BY TUDOR DIXON
America is changing and it’s happening right under our noses—or more accurately, in our classrooms.
A recent poll by YouGov finds 58 percent of millennials would prefer to live in “a socialist, communist or fascist nation rather than a capitalistic one,” the Washington Times reports, with a staggering 44 percent preferring socialism.
“This troubling turn highlights widespread historical illiteracy in American society regarding socialism and the systemic failure of our education system to teach students about the genocide, destruction, and misery caused by communism since the Bolshevik Revolution one hundred years ago,” Marion Smith, executive director of the Victims of Communism Memorial Foundation, said in a statement.
Only two years ago, the same group found 36 percent of millennials have a positive opinion of socialism–so the trend is troubling, to say the least.
When I launched Lumen Student News this fall, I did it for one reason: The generation of future leaders being raised to believe America is to blame for the world’s ills, socialism is preferable to free enterprise, and there are no moral absolutes.
Up until now, schools and parents have had primarily two daily options for students to learn about current events: CNN 10 and Channel One.
On CNN’s flagship channel, a reporter recently held a marijuana joint and lit a Colorado New Year’s Eve reveler’s gas mask bong on live television. The same night, a female anchor made a sex joke about the “balls” hanging around her neck, and said hers were bigger than her male colleague’s. No, this was not broadcast to students per se (though it was aired in prime time and some inevitably watched it), but is the culture of this “news” service what we want influencing our kids?
Channel One, which has the same ideological persuasion as MSNBC, has done segments on transgenderism, accommodating illegal immigrants on college campuses, and reported the 2015 San Bernardino terrorist attack as a “mass shooting”—as if radical Islamism had nothing to do with it.
With Lumen Student News, that’s all changing because we believe students need to see how America is exceptional, free enterprise has brought prosperity, innovation and health to millions around the world, and previous generations, from the Founding Fathers to the greatest generation, have sacrificed so that we may live in freedom.
I was reminded of the importance of teaching our students American history when I visited Ford’s Theater during a recent trip to Washington, DC.
In the basement museum, one of the most sobering moments comes as the pistol John Wilkes Booth used to assassinate President Lincoln starkly stands alone in a display area by itself.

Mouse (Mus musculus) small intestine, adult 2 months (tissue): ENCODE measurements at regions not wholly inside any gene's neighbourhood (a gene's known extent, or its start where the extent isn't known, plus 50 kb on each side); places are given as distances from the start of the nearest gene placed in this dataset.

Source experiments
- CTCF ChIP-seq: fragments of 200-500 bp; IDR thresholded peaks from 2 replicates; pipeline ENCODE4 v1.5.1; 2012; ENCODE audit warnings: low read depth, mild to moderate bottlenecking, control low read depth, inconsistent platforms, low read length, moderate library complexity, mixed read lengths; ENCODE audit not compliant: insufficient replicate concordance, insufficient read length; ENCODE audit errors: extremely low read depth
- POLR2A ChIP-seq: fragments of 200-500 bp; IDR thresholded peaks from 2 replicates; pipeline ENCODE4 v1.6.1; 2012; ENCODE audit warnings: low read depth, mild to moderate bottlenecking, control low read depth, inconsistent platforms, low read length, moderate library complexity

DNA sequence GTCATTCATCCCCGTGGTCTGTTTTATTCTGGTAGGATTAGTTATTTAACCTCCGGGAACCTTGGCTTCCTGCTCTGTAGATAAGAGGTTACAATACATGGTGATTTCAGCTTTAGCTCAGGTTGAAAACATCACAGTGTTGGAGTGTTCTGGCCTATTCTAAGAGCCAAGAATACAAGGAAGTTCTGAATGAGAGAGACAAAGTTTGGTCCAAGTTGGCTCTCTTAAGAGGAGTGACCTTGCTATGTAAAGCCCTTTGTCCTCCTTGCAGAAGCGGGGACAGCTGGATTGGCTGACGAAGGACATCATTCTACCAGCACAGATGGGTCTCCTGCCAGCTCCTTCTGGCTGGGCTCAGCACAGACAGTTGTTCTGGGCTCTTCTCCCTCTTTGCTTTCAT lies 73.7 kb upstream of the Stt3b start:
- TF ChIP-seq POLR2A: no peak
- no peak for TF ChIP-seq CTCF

As I was observing it, a mother and her roughly 12-year-old son were looking at it as well. His mother was explaining the significance of the gun and the boy replied, “Did he die?”
Suddenly, the innocent pondering of a 12-year-old boy was just as impactful as standing face to face with the very pistol that assassinated Lincoln. How can we expect our sons and daughters to understand and appreciate the magnitude and selfless sacrifice of D-Day, or the genius of our constitution if they don’t know basic American history.
How will today’s students find the inspiration to reach beyond the achievements of the great leaders who came before them if we don’t teach these men and women’s stories?
And without being anchored in our founding ideals and history, how will they know why America is exceptional?
But that’s just the thing: the other news services dispute the very notion that America and our principles are fundamentally better than others. After all, they’re about creating “global” citizens and multiculturalism here at home.
You can see what Lumen is all about at LumenNews.com/getlumen. Want to see each day’s episode for free? Sign up for our daily email. Subscribe to get access to our archives.
In our first two months, we told students about the brutal communist regime in North Korea, the history of the Constitutional Convention, and a 13-year-old boy who is changing out tattered American flags for new ones in his eastern Illinois town.
“I love Lumen! It has already sparked discussions in my classes about current events, and I love how it tells stories of heroes like Frederick Douglass,” a high school teacher wrote to me in October.
We hope you’ll join and help to preserve America’s free enterprise system and exceptionalism.
Tudor Dixon is CEO of Lumen Student News.